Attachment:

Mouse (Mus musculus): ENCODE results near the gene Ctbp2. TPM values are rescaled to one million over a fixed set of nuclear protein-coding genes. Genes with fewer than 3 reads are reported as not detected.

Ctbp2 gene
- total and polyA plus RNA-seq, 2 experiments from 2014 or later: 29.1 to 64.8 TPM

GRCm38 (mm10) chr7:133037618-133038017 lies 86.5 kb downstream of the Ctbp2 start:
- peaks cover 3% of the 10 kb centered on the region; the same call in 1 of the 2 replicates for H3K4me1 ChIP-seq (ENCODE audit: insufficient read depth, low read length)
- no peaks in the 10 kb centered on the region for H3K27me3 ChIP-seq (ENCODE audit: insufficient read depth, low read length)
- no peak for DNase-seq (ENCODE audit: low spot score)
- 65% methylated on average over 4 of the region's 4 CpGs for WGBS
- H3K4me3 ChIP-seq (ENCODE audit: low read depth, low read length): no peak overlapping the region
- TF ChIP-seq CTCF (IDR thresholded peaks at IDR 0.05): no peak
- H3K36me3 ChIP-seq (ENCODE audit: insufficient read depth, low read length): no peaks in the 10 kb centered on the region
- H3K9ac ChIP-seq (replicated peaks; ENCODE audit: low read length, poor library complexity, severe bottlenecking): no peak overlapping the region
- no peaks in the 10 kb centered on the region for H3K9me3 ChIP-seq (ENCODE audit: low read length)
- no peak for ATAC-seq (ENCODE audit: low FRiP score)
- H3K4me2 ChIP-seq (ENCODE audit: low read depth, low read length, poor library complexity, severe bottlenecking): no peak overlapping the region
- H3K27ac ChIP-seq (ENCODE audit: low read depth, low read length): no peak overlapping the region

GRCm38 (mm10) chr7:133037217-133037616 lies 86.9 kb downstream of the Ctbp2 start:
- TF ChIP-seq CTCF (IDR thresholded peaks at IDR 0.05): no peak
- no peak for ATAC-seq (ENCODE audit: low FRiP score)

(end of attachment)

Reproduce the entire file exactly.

Mouse (Mus musculus): ENCODE results near the gene Ctbp2. TPM values are rescaled to one million over a fixed set of nuclear protein-coding genes. Genes with fewer than 3 reads are reported as not detected.

Ctbp2 gene
- total and polyA plus RNA-seq, 2 experiments from 2014 or later: 29.1 to 64.8 TPM

GRCm38 (mm10) chr7:133037618-133038017 lies 86.5 kb downstream of the Ctbp2 start:
- peaks cover 3% of the 10 kb centered on the region; the same call in 1 of the 2 replicates for H3K4me1 ChIP-seq (ENCODE audit: insufficient read depth, low read length)
- no peaks in the 10 kb centered on the region for H3K27me3 ChIP-seq (ENCODE audit: insufficient read depth, low read length)
- no peak for DNase-seq (ENCODE audit: low spot score)
- 65% methylated on average over 4 of the region's 4 CpGs for WGBS
- H3K4me3 ChIP-seq (ENCODE audit: low read depth, low read length): no peak overlapping the region
- TF ChIP-seq CTCF (IDR thresholded peaks at IDR 0.05): no peak
- H3K36me3 ChIP-seq (ENCODE audit: insufficient read depth, low read length): no peaks in the 10 kb centered on the region
- H3K9ac ChIP-seq (replicated peaks; ENCODE audit: low read length, poor library complexity, severe bottlenecking): no peak overlapping the region
- no peaks in the 10 kb centered on the region for H3K9me3 ChIP-seq (ENCODE audit: low read length)
- no peak for ATAC-seq (ENCODE audit: low FRiP score)
- H3K4me2 ChIP-seq (ENCODE audit: low read depth, low read length, poor library complexity, severe bottlenecking): no peak overlapping the region
- H3K27ac ChIP-seq (ENCODE audit: low read depth, low read length): no peak overlapping the region

GRCm38 (mm10) chr7:133037217-133037616 lies 86.9 kb downstream of the Ctbp2 start:
- TF ChIP-seq CTCF (IDR thresholded peaks at IDR 0.05): no peak
- no peak for ATAC-seq (ENCODE audit: low FRiP score)